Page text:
Marriage is honorable because of God’s Judgment. When the rules of the Designer and the boundaries are violated, marriages are destroyed. Sexual immorality is a major cause of divorce, which God hates (Mal 2:16). It destroys families, friendships, and futures. Fornication will cause the defilers to destroy their own lives (Prov. 5:1-14). David was forgiven of his sin with Bathsheba, but he suffered the consequences of his adultery for years to come. Those who defile their or another’s marriage will be ostracized by others destroying their reputation; lose their wealth (ever hear of alimony?); ruin their health via STDs, perhaps even AIDS. Adultery and fornication is indeed a sin against one’s own body (1 Cor. 6:18). Many who grow old and look back with damaged emotions being wracked with guilt and regret. Still others may suffer from a ruined sex life because of their sins. Christians who defile or violate marriage are especially guilty before God. Because they have taken members of the body of Christ and made them members of a harlot (1 Co 6: 15-16). They have taken their bodies, temples of the Holy Spirit, and given them to children of the devil (1 Cor. 6:19-20).

Whether the fornicator is a Christian or not, they will all suffer eternal torment (Rev. 21:8). All are enemies of God for destroying that which He designed and ripping apart a marriage couple that He joined together.

Contentment With God’s Blessings

Contentment is not something you are born with it is something you learn. While imprisoned Paul learned contentment (Phil. 4:10-12). Fanny Crosby, a blind songwriter, wrote: “O What a happy soul am I! Although I cannot see, I am resolved that in this world Contented I will be; How many blessings I enjoy That other people don’t! To weep and sigh because I’m blind, I cannot, and I won’t.”
Helen Keller was blind, deaf, and mute, yet she wrote:

“They took away what should have been my eyes, (But I remembered Milton’s Paradise)
They took away what should have been my ears, (Beethoven came and wiped away my tears)
They took away what should have been my tongue, (But I talked with God when I was young)
He would not let them take away my soul, Possessing that, I still possess the whole.”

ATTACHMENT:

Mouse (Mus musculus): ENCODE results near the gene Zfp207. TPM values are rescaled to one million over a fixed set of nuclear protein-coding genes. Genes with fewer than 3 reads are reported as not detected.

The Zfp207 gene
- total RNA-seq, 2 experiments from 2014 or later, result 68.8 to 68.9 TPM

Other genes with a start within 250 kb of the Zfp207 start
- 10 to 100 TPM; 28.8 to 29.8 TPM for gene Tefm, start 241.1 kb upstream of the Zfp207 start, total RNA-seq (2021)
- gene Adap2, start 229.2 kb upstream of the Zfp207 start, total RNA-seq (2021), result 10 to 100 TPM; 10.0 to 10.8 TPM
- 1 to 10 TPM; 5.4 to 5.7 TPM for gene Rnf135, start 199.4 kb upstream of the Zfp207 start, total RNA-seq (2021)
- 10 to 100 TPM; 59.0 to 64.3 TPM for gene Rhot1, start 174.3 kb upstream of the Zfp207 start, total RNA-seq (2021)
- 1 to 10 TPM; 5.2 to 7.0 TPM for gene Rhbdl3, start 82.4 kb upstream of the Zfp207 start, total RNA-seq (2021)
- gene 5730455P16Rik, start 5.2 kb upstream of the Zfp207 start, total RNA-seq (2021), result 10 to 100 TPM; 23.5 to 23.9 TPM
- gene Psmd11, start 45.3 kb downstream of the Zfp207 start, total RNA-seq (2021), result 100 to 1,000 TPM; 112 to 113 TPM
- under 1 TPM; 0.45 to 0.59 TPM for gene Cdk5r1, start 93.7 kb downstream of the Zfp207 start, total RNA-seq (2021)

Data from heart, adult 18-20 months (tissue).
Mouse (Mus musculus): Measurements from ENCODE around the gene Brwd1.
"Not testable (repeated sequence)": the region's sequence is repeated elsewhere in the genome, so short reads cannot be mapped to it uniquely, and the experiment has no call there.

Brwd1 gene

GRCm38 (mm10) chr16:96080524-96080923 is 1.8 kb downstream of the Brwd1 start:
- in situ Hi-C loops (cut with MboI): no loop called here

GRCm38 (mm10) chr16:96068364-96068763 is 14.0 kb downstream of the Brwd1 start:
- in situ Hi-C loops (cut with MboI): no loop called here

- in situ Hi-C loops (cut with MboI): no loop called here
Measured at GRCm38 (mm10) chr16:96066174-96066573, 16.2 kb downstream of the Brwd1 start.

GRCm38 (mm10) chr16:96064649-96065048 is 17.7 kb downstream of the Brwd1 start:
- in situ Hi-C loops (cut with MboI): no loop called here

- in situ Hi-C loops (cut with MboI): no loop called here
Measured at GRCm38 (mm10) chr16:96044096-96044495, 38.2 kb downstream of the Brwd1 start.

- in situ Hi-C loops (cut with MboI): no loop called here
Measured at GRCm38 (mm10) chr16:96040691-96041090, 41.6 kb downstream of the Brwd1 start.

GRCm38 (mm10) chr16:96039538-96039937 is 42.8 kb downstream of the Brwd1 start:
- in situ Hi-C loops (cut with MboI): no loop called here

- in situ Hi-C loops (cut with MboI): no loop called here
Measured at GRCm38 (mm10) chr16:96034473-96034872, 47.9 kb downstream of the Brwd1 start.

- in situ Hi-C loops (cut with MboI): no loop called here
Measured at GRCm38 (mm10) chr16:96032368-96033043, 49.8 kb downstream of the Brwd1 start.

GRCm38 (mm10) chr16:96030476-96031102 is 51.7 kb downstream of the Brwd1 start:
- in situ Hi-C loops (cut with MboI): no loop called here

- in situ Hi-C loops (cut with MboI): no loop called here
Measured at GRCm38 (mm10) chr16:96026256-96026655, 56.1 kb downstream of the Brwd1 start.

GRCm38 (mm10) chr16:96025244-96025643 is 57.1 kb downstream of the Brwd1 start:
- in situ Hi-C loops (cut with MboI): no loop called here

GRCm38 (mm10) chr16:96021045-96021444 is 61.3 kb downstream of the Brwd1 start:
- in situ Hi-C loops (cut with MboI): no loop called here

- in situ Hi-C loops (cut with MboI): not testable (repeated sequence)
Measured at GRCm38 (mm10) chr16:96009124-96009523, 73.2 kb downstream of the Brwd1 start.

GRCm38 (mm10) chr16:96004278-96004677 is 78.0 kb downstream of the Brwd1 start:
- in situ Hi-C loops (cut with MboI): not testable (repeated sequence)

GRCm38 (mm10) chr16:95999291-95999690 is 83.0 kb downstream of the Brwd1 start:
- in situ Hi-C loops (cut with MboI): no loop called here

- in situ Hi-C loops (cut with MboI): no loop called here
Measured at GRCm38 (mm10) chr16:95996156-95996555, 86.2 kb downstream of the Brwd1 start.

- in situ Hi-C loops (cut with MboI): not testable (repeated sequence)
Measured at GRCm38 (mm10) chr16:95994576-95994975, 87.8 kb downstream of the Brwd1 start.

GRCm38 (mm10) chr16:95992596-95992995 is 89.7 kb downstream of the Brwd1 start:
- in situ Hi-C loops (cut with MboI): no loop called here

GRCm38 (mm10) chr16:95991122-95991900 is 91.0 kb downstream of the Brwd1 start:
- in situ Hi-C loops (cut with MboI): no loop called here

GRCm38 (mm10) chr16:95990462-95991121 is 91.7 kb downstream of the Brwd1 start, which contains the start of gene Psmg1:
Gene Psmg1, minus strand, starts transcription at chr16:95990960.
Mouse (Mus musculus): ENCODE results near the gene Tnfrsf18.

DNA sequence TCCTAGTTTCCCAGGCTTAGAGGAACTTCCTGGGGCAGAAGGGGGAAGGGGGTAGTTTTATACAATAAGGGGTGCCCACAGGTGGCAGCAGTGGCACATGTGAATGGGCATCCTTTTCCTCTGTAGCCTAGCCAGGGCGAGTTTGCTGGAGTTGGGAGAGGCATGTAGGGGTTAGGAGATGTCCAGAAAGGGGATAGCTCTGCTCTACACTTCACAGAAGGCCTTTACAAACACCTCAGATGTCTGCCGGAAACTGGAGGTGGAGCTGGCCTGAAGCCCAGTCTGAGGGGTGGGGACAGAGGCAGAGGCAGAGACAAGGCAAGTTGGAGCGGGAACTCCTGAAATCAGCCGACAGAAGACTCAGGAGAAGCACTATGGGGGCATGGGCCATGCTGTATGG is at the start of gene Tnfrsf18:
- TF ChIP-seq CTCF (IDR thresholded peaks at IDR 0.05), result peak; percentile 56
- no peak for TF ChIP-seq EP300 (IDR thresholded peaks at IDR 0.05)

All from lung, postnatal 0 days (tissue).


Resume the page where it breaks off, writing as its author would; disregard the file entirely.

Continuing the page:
Contentment with God’s blessings comes by being satisfied. The English word “content” means “desiring no more than what one has.” First, realize that material things do not bring satisfaction. Solomon observed the inadequacy of material things (Eccl. 5:10). Material things do not meet the true needs of the soul (Eccl. 6:7). After all, consider how much we have today compared to others. Solomon in all his glory never had a flushing toilet. Julius Caesar never had a Sam’s Card. William Shakespeare never had a typewriter or even a ballpoint pen. With food and clothing we can be content (1 Tim. 6:8)

Contentment with God’s blessings comes by avoiding covetousness. The phrase “without covetousness” in verse five is actually a single Greek word, aphildrguros. It means “without love of silver or money.” Love for material goods never ends with one more thing. Someone asked millionaire Bernard Baruch, “How much money does it take for a rich man to be satisfied?” Baruch replied, “Just a million more than he has.” Achan’s love of money cost Israel a defeat at Ai and the lives of at least 36 of his fellow countrymen (Josh. 7:1,5,25). Judas’ greed led to the betrayal of the Son of God for a mere thirty pieces of silver. Ananias and Sapphira lost their lives over their covetousness (Acts 5: 1-10). Why do we sacrifice everything when we cannot take anything with us? Have you ever seen a hearse pulling a U-Haul? Jesus warned, “A man’s life does not consist in the abundance of his possessions” (Luke 12:15). We forget this warning every time we ask how much a person is worth, when we really mean how much he owns. Covetousness is the sin of idolatry (Eph. 5:5; Col. 3:5). It will keep one out of the kingdom of God (1 Cor. 6:9-10).

Contentment with God’s blessings comes by trusting God. The book of Hebrews quotes two great Old Testament passages (Josh.l:5; Ps.118:6). God has promised never to leave or forsake us. Trust in money is distrust in God. To trust in money is a distrust of God’s promises. God is saying that contentment is found in relationships, not in things. Contentment comes, then, when we trust God will provide what we need! God is teaching us confidence in Him.

Contentment with God’s blessings comes by not fearing. It is not easy to take “joyfully the spoiling of your goods” (Heb. 10:34). Loss of things or even freedom does not mean an abandonment by God. By having God we have all we need and all there is to have. With God and contentment we are indeed very wealthy. Paul wrote that “…godliness with contentment is great gain” (1 Tim. 6:6).

One final thought on contentment. James Mackintosh said “It is right to be contented with what we have, never with what we are.”

The book of Hebrews ends with encouragement for Christians to follow certain rules in their relationships. These five principles are: a continuing love for the brethren, considering hospitality to strangers, a compassionate concern for imprisoned Christians, a consecrated honor for marriage and contentment with God’s blessings. If we observe these we will be better citizens under a better covenant in God’s better kingdom.

– Daniel R. Vess

2018-01-07 - Better Living Under A Better Covenant
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Categories: The Forum